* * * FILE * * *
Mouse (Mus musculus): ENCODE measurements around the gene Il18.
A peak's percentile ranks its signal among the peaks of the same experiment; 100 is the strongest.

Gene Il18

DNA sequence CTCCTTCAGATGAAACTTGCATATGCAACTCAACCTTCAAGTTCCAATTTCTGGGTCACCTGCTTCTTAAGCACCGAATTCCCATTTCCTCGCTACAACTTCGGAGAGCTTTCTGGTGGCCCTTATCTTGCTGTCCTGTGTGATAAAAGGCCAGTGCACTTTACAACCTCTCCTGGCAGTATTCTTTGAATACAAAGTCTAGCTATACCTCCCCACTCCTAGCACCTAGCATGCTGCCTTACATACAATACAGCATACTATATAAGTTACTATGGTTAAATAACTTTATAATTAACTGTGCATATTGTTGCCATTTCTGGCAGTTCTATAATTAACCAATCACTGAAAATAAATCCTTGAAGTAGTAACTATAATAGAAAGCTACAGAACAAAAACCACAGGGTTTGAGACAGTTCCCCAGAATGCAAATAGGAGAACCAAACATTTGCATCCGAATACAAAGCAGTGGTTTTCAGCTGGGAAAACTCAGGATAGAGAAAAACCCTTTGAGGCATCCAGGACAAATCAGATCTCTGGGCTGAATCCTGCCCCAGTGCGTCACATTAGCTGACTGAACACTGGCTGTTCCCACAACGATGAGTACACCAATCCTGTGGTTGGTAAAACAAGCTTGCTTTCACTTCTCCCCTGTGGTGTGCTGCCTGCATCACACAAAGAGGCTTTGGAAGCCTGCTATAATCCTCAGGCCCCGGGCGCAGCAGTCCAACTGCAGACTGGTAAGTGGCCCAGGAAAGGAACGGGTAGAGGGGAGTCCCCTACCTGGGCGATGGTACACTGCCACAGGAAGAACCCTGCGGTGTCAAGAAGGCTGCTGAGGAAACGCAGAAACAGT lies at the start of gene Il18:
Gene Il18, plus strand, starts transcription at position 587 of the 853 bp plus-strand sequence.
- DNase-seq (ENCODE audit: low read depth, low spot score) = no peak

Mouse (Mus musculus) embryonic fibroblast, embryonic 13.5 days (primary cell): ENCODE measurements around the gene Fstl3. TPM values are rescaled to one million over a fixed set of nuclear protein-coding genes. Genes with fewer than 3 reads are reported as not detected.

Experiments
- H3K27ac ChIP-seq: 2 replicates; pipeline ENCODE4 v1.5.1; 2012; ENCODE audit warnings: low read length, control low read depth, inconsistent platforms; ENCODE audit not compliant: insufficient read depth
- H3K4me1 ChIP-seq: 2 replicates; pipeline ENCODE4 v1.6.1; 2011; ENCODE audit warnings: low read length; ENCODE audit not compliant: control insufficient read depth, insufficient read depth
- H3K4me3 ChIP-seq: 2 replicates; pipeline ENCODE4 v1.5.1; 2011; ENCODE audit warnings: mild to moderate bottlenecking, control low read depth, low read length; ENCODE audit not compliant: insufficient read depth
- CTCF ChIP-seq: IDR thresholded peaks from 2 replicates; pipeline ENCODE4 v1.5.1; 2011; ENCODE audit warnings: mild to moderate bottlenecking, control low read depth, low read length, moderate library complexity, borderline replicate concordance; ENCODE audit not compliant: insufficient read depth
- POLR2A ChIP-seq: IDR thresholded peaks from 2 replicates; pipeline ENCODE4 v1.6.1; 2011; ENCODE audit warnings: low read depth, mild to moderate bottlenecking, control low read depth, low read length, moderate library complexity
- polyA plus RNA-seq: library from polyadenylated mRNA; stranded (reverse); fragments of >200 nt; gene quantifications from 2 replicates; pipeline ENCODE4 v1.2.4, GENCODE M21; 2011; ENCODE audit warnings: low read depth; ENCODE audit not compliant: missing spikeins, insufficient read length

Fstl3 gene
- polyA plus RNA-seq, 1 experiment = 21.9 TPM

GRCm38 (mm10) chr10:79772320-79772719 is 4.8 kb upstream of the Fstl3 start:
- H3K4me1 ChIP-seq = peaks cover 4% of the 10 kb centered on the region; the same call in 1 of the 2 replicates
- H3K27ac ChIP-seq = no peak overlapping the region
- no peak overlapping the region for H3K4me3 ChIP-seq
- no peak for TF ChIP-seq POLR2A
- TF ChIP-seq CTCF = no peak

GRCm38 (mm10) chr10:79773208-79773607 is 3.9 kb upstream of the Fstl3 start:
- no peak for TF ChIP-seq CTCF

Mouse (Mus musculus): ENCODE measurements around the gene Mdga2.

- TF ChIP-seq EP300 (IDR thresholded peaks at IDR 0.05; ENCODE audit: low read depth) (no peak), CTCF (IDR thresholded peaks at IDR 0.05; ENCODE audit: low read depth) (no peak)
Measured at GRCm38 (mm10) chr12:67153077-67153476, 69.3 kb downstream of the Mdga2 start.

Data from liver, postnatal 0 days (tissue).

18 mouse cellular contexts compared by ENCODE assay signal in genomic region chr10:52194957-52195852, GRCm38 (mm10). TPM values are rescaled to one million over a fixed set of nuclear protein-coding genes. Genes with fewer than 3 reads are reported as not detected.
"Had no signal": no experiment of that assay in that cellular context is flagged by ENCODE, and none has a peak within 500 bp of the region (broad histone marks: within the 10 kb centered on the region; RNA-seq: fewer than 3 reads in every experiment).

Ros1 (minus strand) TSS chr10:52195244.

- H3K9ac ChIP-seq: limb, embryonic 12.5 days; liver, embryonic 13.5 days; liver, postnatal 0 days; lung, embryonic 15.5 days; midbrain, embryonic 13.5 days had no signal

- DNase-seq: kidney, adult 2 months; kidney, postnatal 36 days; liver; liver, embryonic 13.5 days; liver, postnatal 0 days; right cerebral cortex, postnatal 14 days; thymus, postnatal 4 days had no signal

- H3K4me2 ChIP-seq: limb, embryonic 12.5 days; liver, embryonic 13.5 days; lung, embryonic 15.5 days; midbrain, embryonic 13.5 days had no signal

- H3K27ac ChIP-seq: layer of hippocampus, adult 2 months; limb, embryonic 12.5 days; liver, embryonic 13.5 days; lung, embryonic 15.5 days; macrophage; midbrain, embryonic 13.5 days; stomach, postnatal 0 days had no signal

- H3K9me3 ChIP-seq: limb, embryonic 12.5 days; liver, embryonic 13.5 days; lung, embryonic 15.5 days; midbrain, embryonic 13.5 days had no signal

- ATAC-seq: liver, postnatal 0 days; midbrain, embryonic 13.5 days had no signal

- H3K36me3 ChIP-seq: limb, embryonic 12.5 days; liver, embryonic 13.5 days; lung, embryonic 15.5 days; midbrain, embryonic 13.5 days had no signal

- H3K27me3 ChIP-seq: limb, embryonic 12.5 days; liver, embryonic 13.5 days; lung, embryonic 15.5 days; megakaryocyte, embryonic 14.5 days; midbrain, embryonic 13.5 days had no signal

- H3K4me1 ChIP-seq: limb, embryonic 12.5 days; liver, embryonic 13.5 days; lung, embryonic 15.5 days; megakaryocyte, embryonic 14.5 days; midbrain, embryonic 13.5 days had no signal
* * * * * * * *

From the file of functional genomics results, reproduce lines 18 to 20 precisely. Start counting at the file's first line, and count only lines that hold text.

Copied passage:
- H3K4me1 ChIP-seq = peaks cover 4% of the 10 kb centered on the region; the same call in 1 of the 2 replicates
- H3K27ac ChIP-seq = no peak overlapping the region
- no peak overlapping the region for H3K4me3 ChIP-seq